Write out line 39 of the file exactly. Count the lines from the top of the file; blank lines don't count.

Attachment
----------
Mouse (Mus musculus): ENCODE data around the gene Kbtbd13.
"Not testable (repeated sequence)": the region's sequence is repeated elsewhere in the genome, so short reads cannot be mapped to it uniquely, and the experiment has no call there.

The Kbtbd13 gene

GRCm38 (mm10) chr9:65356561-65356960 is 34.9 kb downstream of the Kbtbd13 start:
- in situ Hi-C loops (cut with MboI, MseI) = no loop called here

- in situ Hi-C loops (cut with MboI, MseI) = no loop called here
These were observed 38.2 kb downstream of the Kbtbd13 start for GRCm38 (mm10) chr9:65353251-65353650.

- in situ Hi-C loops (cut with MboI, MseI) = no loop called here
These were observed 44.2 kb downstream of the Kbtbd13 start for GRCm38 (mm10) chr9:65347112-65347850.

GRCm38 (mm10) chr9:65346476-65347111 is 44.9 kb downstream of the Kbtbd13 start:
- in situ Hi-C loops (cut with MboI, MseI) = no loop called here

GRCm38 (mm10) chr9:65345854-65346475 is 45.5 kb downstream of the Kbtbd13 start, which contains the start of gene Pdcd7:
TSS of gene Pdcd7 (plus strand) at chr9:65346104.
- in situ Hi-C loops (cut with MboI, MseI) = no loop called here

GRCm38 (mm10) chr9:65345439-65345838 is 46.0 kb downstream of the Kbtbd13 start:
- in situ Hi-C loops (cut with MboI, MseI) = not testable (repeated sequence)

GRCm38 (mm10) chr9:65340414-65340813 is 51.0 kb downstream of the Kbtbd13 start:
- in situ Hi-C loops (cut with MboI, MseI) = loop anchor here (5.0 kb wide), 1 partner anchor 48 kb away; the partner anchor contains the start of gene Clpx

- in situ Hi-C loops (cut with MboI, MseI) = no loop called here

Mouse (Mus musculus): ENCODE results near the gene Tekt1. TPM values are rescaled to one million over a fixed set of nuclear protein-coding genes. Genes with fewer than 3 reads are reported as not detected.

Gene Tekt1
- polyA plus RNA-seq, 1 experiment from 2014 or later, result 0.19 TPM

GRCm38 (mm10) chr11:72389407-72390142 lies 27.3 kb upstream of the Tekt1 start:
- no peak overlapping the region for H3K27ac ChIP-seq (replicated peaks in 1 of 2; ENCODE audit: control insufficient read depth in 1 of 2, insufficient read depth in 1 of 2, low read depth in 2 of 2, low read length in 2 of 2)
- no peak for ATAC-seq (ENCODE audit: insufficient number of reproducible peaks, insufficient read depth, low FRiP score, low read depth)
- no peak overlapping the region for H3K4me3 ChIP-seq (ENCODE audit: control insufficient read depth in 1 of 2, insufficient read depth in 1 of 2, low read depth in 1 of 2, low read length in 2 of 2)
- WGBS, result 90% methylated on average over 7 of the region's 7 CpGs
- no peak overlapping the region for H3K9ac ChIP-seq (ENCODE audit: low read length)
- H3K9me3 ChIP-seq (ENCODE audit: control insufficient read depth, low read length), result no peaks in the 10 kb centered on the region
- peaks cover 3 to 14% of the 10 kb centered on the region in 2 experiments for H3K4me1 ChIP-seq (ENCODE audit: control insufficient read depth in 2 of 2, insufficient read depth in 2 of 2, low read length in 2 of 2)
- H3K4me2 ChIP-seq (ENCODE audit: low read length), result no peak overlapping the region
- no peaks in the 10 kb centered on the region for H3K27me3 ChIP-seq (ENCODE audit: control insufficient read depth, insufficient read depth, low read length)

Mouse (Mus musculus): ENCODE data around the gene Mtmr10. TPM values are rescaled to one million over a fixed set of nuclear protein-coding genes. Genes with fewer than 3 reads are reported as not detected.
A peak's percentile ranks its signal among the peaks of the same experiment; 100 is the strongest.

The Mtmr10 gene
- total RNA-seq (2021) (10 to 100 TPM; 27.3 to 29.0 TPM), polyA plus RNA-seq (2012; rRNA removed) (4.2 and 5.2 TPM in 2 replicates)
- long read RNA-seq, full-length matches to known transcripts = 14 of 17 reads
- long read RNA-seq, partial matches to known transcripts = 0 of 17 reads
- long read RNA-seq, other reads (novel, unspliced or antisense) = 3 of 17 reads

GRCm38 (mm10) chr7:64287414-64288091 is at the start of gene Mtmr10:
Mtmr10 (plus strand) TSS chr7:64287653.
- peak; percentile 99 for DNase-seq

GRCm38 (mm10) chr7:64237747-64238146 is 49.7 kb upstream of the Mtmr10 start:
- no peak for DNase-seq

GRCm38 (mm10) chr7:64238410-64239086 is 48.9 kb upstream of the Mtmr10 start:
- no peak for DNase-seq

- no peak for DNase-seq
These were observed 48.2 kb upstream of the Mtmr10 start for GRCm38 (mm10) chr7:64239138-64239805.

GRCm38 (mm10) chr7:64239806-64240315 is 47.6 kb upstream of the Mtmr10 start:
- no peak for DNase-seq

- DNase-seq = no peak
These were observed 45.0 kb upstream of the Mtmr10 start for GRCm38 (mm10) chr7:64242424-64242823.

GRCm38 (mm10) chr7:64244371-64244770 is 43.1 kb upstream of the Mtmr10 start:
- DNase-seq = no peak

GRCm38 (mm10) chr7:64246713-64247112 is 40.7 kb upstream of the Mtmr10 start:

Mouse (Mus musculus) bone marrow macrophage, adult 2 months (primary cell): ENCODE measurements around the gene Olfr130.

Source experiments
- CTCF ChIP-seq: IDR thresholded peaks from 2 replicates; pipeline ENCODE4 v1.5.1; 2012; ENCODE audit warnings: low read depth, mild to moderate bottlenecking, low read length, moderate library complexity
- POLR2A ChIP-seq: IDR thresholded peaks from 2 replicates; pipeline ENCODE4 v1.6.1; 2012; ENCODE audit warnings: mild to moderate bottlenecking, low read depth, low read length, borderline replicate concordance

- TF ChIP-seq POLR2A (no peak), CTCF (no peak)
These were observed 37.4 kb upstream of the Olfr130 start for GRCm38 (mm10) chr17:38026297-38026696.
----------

- long read RNA-seq, other reads (novel, unspliced or antisense) = 3 of 17 reads